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Editorial: Hawke’s Bay Today is turning 25 – but we’re not popping champagne corks

Editor Written by Editor · 2 min read >


The original home of Hawke’s Bay Today in 1999, at the old Herald Tribune premises.

EDITORIAL:

Hawke’s Bay Today has reached a significant milestone. Today we’re 25.

On May 3, 1999, the two papers of record in Napier and Hastings – the Daily Telegraph and Hawke’s Bay Herald-Tribunemerged after 45 years of competition into what is now your morning paper.

In cricket, a batter never raises their bat when they reach half of a half-century.

Today we’re following the spirit of the great game by choosing to keep this milestone relatively muted.

It would feel particularly odd to pop champagne corks on a week in which Hawke’s Bay lost a paper with an enormous legacy, the 102-year-old Wairoa Star.

The closure is devastating for the 11 staff and my thoughts go out to all of them. It’s also a blow for Wairoa.

Hawke’s Bay Today is committed to covering stories from all parts of Hawke’s Bay, and we’ve already started looking at ways to bolster our northern Hawke’s Bay reporting to tell the first draft of Wairoa’s history in the Star’s absence.

Hawke's Bay Today editor Chris Hyde.
Hawke’s Bay Today editor Chris Hyde.

Often media companies use milestone anniversaries like our one today to look back at the big events that have shaped them.

We toyed with this, having done just that for our 20th anniversary.

In the five years since that song and dance, we’ve had two truly historic regional stories to cover – Covid and Cyclone Gabrielle.

They have shaped our local reporting in so many ways, but in my opinion, they’re also not something our audience particularly wants to look back on regularly right now.

It still feels like we’re recovering from their one-two jab (boxing punches, not vaccines). We’re still dizzy.

All of which is a whimsical way of saying we’re going easy on the anniversary this year so that we don’t have to dredge everything up again.

Perhaps the most important aspect of this anniversary, is that it’s a people anniversary.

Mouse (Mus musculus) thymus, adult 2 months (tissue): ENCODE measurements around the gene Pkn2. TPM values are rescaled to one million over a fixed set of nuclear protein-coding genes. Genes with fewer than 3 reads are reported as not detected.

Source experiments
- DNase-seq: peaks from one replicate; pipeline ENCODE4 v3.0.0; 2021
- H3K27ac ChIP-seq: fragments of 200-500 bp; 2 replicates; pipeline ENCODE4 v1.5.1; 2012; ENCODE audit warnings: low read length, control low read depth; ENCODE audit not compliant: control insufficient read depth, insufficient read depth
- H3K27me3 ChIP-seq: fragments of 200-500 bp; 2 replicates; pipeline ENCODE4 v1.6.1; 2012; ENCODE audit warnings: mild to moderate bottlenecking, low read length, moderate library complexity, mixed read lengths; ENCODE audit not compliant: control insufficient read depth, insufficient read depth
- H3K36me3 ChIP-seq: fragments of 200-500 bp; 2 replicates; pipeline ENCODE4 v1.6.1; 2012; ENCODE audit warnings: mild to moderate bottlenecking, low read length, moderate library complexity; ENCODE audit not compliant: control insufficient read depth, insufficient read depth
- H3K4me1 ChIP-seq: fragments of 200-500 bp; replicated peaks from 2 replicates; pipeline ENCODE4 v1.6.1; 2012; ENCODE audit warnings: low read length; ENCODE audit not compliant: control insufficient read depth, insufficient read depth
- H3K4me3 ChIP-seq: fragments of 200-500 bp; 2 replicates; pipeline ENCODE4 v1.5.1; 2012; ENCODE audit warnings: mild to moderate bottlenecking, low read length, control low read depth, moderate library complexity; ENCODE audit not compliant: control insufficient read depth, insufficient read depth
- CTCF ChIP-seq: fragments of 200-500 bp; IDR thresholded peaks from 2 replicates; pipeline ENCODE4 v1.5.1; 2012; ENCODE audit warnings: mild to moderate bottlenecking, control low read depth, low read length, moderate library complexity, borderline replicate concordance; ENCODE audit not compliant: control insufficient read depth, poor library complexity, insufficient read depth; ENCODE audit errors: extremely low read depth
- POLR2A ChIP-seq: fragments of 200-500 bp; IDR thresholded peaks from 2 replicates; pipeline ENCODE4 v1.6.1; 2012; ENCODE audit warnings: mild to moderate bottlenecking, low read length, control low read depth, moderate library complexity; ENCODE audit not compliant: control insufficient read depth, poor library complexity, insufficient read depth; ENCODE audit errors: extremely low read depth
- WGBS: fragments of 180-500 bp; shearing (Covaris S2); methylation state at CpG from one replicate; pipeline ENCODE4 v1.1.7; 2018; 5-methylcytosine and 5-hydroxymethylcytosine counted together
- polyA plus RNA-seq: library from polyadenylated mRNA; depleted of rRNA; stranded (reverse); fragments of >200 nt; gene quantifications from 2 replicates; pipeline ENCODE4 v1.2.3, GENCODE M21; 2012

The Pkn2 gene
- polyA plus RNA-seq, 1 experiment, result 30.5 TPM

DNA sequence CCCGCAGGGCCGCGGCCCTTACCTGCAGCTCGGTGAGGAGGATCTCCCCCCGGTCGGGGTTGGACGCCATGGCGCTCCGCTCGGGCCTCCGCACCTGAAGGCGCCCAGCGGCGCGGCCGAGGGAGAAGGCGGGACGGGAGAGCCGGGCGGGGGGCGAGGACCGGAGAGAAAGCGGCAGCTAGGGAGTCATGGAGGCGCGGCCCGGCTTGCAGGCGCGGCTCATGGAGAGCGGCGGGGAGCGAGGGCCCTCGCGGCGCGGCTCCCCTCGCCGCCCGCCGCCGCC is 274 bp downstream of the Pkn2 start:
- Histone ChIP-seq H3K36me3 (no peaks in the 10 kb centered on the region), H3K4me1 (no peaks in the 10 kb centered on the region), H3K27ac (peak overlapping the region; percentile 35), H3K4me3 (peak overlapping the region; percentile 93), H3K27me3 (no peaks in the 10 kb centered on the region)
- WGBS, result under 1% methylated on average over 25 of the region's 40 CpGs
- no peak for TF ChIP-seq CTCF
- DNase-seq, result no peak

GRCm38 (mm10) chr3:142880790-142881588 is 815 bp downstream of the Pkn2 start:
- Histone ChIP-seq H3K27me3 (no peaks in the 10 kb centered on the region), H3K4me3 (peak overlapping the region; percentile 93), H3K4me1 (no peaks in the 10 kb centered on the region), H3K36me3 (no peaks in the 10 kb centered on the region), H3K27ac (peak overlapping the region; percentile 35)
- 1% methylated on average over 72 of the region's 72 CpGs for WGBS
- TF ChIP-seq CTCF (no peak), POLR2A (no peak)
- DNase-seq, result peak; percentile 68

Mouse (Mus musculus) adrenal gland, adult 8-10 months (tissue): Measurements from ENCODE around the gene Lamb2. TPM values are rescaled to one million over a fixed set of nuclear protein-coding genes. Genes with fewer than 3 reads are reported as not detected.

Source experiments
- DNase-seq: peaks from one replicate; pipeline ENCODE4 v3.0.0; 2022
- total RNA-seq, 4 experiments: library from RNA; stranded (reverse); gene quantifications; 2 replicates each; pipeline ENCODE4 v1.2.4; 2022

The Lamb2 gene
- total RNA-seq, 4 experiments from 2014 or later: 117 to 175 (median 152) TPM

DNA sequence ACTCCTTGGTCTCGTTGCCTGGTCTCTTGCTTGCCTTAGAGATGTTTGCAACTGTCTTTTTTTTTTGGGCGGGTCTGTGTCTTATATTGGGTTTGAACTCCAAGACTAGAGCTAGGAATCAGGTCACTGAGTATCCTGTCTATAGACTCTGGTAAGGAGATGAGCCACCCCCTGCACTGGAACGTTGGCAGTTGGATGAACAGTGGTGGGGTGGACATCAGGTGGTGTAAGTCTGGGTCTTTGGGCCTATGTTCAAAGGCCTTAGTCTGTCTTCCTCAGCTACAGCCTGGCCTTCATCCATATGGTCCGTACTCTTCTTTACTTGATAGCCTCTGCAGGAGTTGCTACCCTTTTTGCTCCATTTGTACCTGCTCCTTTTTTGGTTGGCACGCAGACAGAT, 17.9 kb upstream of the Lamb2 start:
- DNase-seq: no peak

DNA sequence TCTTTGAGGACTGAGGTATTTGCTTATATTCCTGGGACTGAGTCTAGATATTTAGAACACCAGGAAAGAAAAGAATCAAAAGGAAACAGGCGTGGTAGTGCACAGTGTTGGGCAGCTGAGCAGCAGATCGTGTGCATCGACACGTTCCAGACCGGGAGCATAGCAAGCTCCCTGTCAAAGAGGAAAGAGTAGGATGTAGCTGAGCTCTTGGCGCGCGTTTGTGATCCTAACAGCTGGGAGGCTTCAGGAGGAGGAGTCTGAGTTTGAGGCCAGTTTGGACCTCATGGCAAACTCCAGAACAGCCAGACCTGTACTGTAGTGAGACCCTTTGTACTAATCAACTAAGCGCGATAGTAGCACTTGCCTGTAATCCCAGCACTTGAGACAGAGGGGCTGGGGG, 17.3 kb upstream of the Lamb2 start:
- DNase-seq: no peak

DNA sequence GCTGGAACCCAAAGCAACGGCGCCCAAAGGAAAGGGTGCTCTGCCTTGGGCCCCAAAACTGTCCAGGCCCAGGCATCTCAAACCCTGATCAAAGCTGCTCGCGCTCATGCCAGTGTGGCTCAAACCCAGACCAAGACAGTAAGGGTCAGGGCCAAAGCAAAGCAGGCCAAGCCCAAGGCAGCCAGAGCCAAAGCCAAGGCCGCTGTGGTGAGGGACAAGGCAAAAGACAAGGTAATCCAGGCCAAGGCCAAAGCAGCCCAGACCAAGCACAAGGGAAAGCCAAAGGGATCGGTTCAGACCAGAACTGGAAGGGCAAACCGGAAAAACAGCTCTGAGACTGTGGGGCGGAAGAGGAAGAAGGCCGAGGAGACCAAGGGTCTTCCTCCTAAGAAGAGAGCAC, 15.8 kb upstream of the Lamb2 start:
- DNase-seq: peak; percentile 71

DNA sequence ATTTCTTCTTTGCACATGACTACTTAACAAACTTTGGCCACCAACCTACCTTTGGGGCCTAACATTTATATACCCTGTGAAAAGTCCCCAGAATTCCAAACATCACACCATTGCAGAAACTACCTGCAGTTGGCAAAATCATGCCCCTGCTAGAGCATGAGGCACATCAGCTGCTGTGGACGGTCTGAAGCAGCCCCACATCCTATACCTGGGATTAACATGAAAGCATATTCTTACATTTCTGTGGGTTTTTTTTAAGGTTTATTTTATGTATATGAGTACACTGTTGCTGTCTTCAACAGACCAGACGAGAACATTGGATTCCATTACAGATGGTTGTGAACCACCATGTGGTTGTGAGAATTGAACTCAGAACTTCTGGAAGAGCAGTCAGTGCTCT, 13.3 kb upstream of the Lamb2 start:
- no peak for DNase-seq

– Reporter Doug Laing has now spent 25 years with HBT (and close to 25 more before that at other HB papers)

– Visual journalist Warren Buckland – 25 years with HBT

And there’s Tina Mucalo, Vanessa Shipp and Shirley Randell in our commercial team who were also here when the first paper came off the press and into your homes.

And of course, you, our subscribers. For many of you, this is your anniversary – 25 years of receiving Hawke’s Bay Today’s news.

I had an email from two of you recently saying that you saw our offers for free air fryers and coffee machines for new subscribers to the paper.

You felt, very reasonably, that we should also give them to the longest-supporting subscribers as a treat too.

The reality is that thousands of you have been with us since day one.

Hawke's Bay Today newspaper's first edition, May 3, 1999.
Hawke’s Bay Today newspaper’s first edition, May 3, 1999.

There are 4247 subcribers who have been receiving the paper since our records began (subscriber data going back further than 12 years was unfortunately lost during a 2013 system change).

That’s a lot of air fryers. We’d either have to build a new wharf at the port to ship them all in, or the trucks would rip up the Napier-Taupō Rd. We really don’t want another overnight closure any time soon.

All jokes aside, we could not do what we do without your loyal support or the support of our long-standing advertisers.

It’s you who keeps us in a strong commercial place in a challenging market. It’s you allowing us to hire some of the best up-and-coming journalists in NZ to tell your region’s stories.

You’ve been with us through a lot.

We hope we make you proud in a crisis, and give you plenty to smile, rage, debate, cry and occasionally laugh about every day.

The most important thing we’ll always do is keep you informed – whether it be in print, on the radio or online.

That’s what local media organisations are for.

The fact the Wairoa Star can no longer do that job for its community hurts all of us.

Chris Hyde is the editor of Hawke’s Bay Today. He has 10 years of experience in regional newsrooms across the country.



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